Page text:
• 2 lovely cloves of garlic minced with love
  • 1 football sized butternut squash (ok, maybe a bit smaller), peeled (no fun), and cut into 1-inch cubes after raking out the tentacles.
  • 3 - 5 cups chicken or veggie broth (depends on the size of the squash and your preference for viscosity)
  • 1 - 2 tablespoons, awe hell, lets make it 2 tablespoons of curry powder - be bold!
  • 1/2 teaspoon salt
  • 1 can of coconut milk - god I love this stuff.
  • Plain yogurt (or sour cream in a pinch), for garnish
  • Oh, and put a few green leafy things like parsley or cilantro for a touch more color when garnishing


Coat the bottom of a large pot or stockpot with olive and heat at a medium temp. Invite the onions and garlic to the party and sauté until soft but not brown. Now for the star that you just reduced in stature to mere cubes - the butternut squash is added along with play-dates broth, curry powder and salt. Bring the hot tub to a boil and watch everyone sweat. Reduce heat and simmer until the squash cubes are not sure they want to be cubes any longer (in other words, tender). They usually succumb to this form of torture after 13 minutes or so...butternut squash is no tough guy. Remove from heat and puree with an immersion blender (the outboard motor looking thing...lots of fun) or in blender (no more than 1/2 full, and hold the top!!!) until smooth. After blending, add coconut milk and bring to serving temperature. Season to taste. Ladle into serving bowls and garnish with yogurt and greens.

Soy Braised Pork Belly


  • 1 slab of pork belly...say it with me...a SLAB!
  • 2 cups of pomegranate juice, or orange juice if that is more convenient, awe hell, just pick a juice.
  • 1/4 cup soy sauce
  • 1/2 cup brown sugar (ah brown sugar, how come you taste so good)
  • 1 fresh squeezed lemon
  • 1 fresh squeezed lime
  • 2 tablespoons minced garlic - oh yeah!
  • 1 tablespoon minced ginger
  • 1/4 cup (one small bunch) of minced green onion bottoms (white part only...maybe a touch of the green)
  • 2 cups chicken stock
  • Salt and pepper to taste
    1/2 onion sliced thin
  • 1/2 fennel sliced thin (like onion rings)
  • 2 cups canola (or vegetable) oil


Slide the pork slab, skin down, into a glass baking dish. Don't you just love that we are working with a "slab" of pork belly? How often do you get to play with slabs of things? Whisk together the pomegranate (or other fruit) juice, 1 cup of chicken stock, soy sauce, brown sugar, lemon juice, lime juice, garlic, ginger, and green onions. Give the pork belly a bath with this mixture...yes, all of it. Let this sit and become happy for about one hour. If you are in a rush, you can go straight to the oven. Place in the oven and roast for 1 hour. Turn the pork belly over and roast for another 1 1/2 hours. Remove from the oven and allow to cool. Remove the skin  from the pork (it sounds worse when you say pork rather than onion). Allow the pork to cool in the juice bath mixture stuff until about 30 minutes before you intend to serve. If you cover and put it in the fridge, you can even save the final prep for the following day. If you decided to let the pork belly fully cool or put it in the fridge, remove any congealed fat that rests on top of the cooking liquid. Using a sharp knife, score the fat layer of the pork in a cross hatch pattern, and poor off the liquid from the baking pan. Preheat the oven to 400 degrees F. Add 1 cup of chicken stock to the pan and place in the oven. Cook the pork belly until slightly caramelized on top and warmed through, 20 to 25 minutes. Heat the oil in a sauce pot or mini wok and quick fry the onion and fennel slices. The goal is to make them crisp and just turning brown.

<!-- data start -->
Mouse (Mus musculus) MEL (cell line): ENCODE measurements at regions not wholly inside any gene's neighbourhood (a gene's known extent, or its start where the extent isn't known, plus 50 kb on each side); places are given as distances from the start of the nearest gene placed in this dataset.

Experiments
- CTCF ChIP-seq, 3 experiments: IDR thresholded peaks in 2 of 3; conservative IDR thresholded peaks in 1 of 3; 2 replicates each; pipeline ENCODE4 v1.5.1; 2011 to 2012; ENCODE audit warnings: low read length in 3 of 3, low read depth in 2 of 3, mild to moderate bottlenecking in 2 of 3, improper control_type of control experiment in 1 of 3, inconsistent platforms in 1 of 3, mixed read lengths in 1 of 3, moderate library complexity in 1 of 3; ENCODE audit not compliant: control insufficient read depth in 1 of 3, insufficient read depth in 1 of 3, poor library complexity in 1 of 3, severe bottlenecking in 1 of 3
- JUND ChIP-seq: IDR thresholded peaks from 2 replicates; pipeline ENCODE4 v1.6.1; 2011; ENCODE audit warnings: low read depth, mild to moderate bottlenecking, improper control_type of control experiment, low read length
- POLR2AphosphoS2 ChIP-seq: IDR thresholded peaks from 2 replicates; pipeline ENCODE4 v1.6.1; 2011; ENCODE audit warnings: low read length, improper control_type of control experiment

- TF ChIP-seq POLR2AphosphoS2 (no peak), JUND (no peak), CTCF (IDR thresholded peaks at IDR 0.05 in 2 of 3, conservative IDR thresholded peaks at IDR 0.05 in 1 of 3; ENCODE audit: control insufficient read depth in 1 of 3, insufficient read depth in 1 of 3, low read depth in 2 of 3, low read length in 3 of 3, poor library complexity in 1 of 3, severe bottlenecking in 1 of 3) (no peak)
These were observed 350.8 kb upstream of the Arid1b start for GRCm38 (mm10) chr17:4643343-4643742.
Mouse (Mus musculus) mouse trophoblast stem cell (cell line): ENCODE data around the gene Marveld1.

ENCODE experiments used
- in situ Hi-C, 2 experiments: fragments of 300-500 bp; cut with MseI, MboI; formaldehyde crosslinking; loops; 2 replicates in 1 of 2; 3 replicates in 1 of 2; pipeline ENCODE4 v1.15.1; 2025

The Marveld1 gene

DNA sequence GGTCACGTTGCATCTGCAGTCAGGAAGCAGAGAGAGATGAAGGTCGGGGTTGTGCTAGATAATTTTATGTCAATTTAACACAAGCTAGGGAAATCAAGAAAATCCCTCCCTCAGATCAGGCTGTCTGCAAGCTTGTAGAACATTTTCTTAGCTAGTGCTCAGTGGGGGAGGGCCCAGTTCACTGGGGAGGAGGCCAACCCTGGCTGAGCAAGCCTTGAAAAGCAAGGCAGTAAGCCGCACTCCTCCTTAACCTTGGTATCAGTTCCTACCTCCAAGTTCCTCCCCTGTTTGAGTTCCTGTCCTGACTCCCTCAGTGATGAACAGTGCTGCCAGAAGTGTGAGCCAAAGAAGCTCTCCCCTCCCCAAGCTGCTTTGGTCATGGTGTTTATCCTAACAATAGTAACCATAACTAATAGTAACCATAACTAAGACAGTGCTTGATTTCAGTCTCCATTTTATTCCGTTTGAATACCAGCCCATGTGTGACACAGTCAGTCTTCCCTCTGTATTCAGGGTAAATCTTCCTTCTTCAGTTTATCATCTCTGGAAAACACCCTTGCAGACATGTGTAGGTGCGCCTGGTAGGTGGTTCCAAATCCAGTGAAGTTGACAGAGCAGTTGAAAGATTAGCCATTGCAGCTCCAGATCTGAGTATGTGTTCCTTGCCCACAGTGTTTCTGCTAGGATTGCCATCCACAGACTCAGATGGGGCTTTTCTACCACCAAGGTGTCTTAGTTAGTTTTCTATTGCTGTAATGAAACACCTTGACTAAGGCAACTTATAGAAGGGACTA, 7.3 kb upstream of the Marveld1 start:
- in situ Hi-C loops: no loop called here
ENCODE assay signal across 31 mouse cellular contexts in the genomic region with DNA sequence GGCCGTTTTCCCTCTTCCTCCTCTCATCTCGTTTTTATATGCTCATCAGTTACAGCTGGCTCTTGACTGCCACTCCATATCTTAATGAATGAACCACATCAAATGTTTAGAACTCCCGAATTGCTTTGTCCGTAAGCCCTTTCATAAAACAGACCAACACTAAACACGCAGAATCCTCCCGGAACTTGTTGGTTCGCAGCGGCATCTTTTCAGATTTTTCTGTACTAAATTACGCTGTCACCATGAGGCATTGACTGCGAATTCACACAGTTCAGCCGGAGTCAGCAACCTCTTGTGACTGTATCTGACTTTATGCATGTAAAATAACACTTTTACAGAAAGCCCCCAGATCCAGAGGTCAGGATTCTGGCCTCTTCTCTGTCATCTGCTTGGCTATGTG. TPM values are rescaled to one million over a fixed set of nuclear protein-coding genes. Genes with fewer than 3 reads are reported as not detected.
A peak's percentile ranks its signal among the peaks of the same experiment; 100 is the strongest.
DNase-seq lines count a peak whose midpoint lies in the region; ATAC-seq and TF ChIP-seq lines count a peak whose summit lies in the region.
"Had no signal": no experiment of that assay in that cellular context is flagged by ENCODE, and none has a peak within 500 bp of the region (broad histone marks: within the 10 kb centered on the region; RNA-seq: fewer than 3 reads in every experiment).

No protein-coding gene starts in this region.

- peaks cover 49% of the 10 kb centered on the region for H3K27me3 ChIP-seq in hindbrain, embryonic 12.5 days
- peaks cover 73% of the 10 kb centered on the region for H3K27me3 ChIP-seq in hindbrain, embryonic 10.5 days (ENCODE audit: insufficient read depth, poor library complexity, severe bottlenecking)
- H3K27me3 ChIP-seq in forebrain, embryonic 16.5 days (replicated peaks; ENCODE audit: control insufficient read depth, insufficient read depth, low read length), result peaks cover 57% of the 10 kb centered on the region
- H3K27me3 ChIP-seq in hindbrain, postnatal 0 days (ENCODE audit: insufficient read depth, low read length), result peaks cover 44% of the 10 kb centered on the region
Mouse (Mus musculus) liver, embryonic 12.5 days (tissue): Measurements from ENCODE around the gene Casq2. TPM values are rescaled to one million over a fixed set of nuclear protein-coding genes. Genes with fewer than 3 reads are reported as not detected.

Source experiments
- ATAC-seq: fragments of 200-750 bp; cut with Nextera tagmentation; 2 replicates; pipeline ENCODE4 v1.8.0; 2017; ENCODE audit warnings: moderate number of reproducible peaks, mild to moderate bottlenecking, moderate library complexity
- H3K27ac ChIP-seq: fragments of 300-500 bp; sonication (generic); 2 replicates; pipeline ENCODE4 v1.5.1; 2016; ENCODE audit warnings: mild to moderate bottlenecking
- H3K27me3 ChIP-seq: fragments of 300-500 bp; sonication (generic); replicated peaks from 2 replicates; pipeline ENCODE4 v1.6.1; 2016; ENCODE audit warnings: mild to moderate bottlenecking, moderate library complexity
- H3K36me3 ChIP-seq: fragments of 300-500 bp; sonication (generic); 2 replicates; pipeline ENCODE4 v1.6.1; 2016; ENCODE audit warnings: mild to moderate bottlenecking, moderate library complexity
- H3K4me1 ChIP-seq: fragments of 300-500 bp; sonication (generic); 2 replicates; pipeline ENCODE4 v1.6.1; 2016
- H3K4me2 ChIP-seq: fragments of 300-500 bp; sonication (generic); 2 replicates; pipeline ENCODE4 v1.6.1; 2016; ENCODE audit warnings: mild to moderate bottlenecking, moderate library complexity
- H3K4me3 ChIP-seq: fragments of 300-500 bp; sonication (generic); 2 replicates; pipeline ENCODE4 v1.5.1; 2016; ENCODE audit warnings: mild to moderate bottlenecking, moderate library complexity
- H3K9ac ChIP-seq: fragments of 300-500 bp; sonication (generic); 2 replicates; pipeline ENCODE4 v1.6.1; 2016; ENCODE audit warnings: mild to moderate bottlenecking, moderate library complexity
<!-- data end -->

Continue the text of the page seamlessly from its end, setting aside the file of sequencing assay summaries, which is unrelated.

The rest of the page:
1. Hello! YAYYY! I've been searching for this recipe ever since I too experienced the absolute oinky ambrosia that is Celadon's pork belly. I'm dying to try cooking it. A couple questions, how many pounds makes up your SLAB, as I'll probably only be experimenting with a couple pounds? Also, I intend to use it as part of an amuse-bouche, so would I wait until it is ready to serve to chop it into smaller bite size pieces? Or chop prior to the last time in the oven? THANK YOU!

  2. Thanks for taking the time to comment. I used the term slab because it is fun to say. Slab, slab, slab. But the important point is that the size of the slab is not terribly important; it is more a matter of how many people you are serving. The balance of the ingredients are for bathing the porky goodness and will easily accommodate up to roughly 2 pounds. In my case, I started with a bit over one pound which resulted in 3 healthy servings or four moderate servings. Regarding cutting for serving, save this for last (just before your plate) so you maintain good moisture with crispy edges; a great contrast in texture.



  3. Super! I'll let you know how it turns out, trying it this week!